That’s why you may have heard the entourage effect mentioned with full-spectrum and broad-spectrum CBD — two types of whole-plant extract that contain the complete entourage of hemp compounds, including terpenes.

Terpenes are only present in three kinds of CBD product formulations:

  1. Full-spectrum CBD, which contains all hemp cannabinoids (CBD and THC), terpenes, and other phytochemicals.
  2. Broad-spectrum CBD, which is the same as full-spectrum but with THC completely removed.
  3. Any other type of product where terpenes were added separately, such as a CBD isolate vape e-liquid infused with a specific blend of terpenes.
Terpenes in Cannabis Bud

That means products containing isolate — a purified form of CBD — will not contain any terpenes unless they were blended in during a separate step.

As a result, CBD isolate products lack the entourage effect of whole-plant hemp extracts, making them less effective overall.

Opting for full or broad-spectrum CBD products is the best way to ensure that you’re getting all of hemp’s terpenes and getting the greatest efficacy and benefits.

CBD Third-Party Terpene Testing

You should also be aware that CBD companies use varying manufacturing processes to formulate full-spectrum and broad-spectrum extracts, which can influence the terpene levels of the final product.

That means a full-spectrum CBD oil from one company might contain a wider variety and higher concentrations of terpenes than a tincture from another brand.

The only way to know exactly which terpenes you’re getting is to look at what’s called a terpene profile test. You’ve probably heard of third-party testing — tests are done by an independent lab to confirm that a CBD product is safe and contains as much CBD as it says on the label.


A terpene profile test is another type of third-party test. Instead of showing which cannabinoids are present in a CBD product and in what amounts, this test identifies the terpene levels.


Although reading a test report for terpenes might sound difficult, it’s actually quite straightforward to see what are terpenes in CBD.

Lab Testing for Terpenes

In most cases, you’ll see the names of terpenes and a corresponding number or bar that indicates how much of that terpene is present in the CBD oil or product.

Primary Cannabis Terpenes Chart
Terpene Aroma/Flavor Beneficial Properties Also Common in These Plants
Caryophyllene (beta-caryophyllene) Wood-like scent Anti-inflammatory, cardioprotective, hepatoprotective, gastroprotective, neuroprotective, immunomodulatory, nephroprotective, antioxidant, anti-inflammatory, antimicrobial, may activate CB2 cannabinoid receptors ¹⁰ ¹¹ Pepper, basil, cinnamon, cloves, lavender, oregano, rosemary
Caryophyllene oxide Wood-like scent Antifungal, insecticidal, anticoagulant, antioxidant, antiviral, anti-inflammatory, anticarcinogenic, analgesic (pain-relieving) ¹² Lemon balm, basil, sage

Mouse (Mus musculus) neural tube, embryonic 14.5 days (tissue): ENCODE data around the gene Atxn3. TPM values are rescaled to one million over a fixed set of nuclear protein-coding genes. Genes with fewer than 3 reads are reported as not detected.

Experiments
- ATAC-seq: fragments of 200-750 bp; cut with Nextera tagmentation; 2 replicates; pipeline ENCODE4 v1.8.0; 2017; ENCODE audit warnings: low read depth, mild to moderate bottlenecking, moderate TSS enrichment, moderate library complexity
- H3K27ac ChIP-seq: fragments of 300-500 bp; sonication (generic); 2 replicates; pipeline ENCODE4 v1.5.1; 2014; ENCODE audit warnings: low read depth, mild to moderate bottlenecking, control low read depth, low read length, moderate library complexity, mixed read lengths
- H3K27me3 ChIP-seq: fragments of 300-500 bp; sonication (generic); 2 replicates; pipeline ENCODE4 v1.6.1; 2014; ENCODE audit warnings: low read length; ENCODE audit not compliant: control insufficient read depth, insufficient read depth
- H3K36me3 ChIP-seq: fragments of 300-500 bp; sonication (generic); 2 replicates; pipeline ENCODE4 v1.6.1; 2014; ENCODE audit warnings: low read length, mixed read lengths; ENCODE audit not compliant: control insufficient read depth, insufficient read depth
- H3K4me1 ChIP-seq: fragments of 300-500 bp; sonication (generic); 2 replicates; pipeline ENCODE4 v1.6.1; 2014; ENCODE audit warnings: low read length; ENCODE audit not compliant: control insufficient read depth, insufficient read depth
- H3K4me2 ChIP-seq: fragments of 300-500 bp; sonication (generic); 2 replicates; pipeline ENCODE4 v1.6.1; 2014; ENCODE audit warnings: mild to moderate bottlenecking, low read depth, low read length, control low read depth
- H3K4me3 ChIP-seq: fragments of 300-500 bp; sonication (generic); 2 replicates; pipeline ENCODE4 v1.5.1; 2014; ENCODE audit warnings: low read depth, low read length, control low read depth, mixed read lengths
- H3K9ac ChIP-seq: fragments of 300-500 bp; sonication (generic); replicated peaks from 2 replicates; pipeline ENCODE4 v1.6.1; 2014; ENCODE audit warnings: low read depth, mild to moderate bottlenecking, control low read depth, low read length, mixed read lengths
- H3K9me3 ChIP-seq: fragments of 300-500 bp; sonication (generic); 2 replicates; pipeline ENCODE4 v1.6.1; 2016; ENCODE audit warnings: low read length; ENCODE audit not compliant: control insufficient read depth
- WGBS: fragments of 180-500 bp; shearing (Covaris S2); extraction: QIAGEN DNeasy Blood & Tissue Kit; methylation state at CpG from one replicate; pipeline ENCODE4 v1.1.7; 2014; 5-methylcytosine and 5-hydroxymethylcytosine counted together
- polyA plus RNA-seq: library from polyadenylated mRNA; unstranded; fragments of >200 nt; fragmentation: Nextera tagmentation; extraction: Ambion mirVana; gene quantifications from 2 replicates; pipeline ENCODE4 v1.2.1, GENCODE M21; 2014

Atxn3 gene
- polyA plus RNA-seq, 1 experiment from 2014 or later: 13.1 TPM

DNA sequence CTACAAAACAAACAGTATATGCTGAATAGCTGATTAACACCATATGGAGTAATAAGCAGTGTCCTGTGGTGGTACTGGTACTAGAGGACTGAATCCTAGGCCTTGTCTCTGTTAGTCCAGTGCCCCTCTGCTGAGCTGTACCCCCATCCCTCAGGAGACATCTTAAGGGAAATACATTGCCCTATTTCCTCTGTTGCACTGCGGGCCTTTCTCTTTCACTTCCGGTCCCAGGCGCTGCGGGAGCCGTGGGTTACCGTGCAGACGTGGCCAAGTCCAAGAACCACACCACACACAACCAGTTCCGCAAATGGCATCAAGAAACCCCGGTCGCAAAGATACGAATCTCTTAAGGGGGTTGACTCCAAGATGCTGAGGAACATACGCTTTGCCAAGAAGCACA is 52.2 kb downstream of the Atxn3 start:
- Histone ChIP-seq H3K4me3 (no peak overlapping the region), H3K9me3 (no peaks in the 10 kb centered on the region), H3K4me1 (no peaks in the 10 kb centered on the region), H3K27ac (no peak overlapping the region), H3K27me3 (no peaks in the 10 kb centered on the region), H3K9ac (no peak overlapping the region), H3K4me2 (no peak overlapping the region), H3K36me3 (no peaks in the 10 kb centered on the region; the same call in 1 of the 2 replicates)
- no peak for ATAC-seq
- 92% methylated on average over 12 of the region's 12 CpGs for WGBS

Geraniol Rose-like scent and sweet, floral taste ¹³ Antitumor, anti-inflammatory, antioxidative, antimicrobial hepatoprotective, cardioprotective, and neuroprotective ¹⁴ Valerian, cinnamon
Humulene (alpha-caryophyllene) Earthy, hops-like scent Anti-inflammatory ¹⁵ Hops, sage, ginseng
Limonene Citrus-like scent Anxiolytic (anxiety-reducing), immunostimulant, anti-inflammatory, anticancer, antibacterial, antifungal, may relieve heartburn and GERD ¹⁶ Lemon, orange, lime
Linalool Floral, lavender-like scent Anti-inflammatory, anticancer, anti-hyperlipidemic, antimicrobial, antinociceptive, analgesic, anxiolytic, antidepressive and neuroprotective properties ¹⁷ Lavender, coriander
Myrcene Earthy, herbal scent Anti-inflammatory, analgesic, sedative, anticancer Hops, bay
Ocimene Sweet, herbal scent Anti-inflammatory ¹⁸ Hops, mangoes, basil
Pinene Fresh, pine-like scent Antibiotic resistance modulation, cytogenetic, gastroprotective, anxiolytic, cytoprotective, anticonvulsant, neuroprotective, anticoagulant, antitumor, antimicrobial, antimalarial, antioxidant, analgesic, anti-inflammatory, bronchodilatory, acetylcholinesterase inhibitor (may improve memory) ¹⁹ Pine and other coniferous trees
Terpineol Lilac-like scent Anti-inflammatory, anticancer ²⁰ ²¹ Lilac, pine, lime blossom
Terpinolene Pine-like scent Sedative, antioxidant, anticancer ²² ²³ Lilac, nutmeg, cumin, sage, conifers
Valencene Citrus-like scent Anti-inflammatory, may help with eczema ²⁴ Valencia oranges, nutgrass
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Terpenes: Beneficial Compounds with True Potential

As you can see, terpenes don’t just provide a pleasant smell to plants but they also have many helpful properties.

They appear to play a particularly important role in the therapeutic effects of whole-plant cannabis products such as CBD oil by working in synergy with cannabinoids. Researchers have only recently begun to explore the potential health applications of terpenes.

We can expect more promising studies to come out in the near future regarding what are terpenes in CBD, shedding further light on what they are capable of and how they contribute to the beneficial effects of cannabis.


Gleb Oleinik

Gleb Oleinik is a freelance CBD & cannabis writer from Vancouver, Canada. He’s read thousands of studies about cannabinoids and other beneficial natural compounds, helping him translate complex science into plain language. He’s also written third-party lab test reports of CBD products and knows the industry inside and out. When he’s not writing, Gleb likes to spend his time in the gym and out in nature.

Frequently Asked Questions

Similar to CBD, terpenes can be taken internally as part of an oil or edible product, inhaled through vaporization or smoking, or applied to the skin.